Everybody loves a summer road trip. Of course, you can probably add that to the list of things you won’t be doing anytime soon. But hey, you can still dream of being a highway star. And while you do, you might as well spin the fourth full-length from these hard-driving Australian indie-rockers. In keeping with its handle, West Coast Highway Cosmic might be the perfect soundtrack for your involuntary staycation: 10 road-rested, psychedelia-spiked slices of old-school rock, organ-laced electric blues and freewheeling Outback boogie. All of them are designed for one thing and one thing only: To be blasted from a car stereo on a highway jammed with broken heroes on a last-chance power drive. I guess you could sit in the car, rev the engine and crank this up. Just remember to leave the garage door open.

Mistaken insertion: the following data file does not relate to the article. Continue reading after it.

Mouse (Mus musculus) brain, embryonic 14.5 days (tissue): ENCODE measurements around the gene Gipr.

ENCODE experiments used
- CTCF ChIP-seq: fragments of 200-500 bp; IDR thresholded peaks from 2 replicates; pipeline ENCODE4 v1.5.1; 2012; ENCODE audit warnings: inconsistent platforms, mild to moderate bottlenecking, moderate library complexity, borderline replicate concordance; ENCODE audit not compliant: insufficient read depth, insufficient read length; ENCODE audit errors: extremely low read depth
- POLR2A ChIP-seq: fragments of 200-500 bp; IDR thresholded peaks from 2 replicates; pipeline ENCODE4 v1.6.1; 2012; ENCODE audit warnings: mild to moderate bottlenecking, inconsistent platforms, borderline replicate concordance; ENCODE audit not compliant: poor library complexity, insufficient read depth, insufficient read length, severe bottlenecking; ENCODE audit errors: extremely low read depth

THE PRESS RELEASE: “Hot on the heels of their critically acclaimed third album, Blessed is the Boogie, Australian rockers Datura4 have hit the motorway running for another sonic journey through burning boogie, dirty blues and rock & roll soundscapes on their follow-up opus West Coast Highway Cosmic. The title was inspired by the highways that the band has traveled to get to the recording studios they’ve been using over the four albums they’ve done so far. The two studios are 200 kilometres apart and situated along the southwest coast of Western Australia. The long and sometimes lonely drives back and forth along these routes have definitely played its part in the band’s creative process, and whether it be new ideas or just listening back to what they’ve done in a previous session the West Coast Highway Cosmic, as they like to call it, has been a constant spirit over all of Datura4’s studio recordings. West Coast Highway Cosmic sees Datura4 stretch out and experiment with their sound that they’ve been building on ever since their debut release Demon Blues in 2015. “I see every album as an extension from the previous one,” admits frontman Dom Mariani, “and I’m conscious about not rehashing the same things over. The collection of tunes on WCHC is slightly more eclectic than on the previous albums, which makes it really interesting and exciting for albums in the future. There was a more spontaneous and looser approach for the majority of the recording, where we would take the basic song idea and let things go until we had the take that we liked. We got into the grooves you might say. Bob Patient, who joined the group toward the end of the Blessed is the Boogie recording, was involved from day one on the new album and his keyboards play a bigger part and have added an additional flavour to the D4 sound. I wouldn’t say it’s a different direction, but more about exploring additional possibilities as musicians.”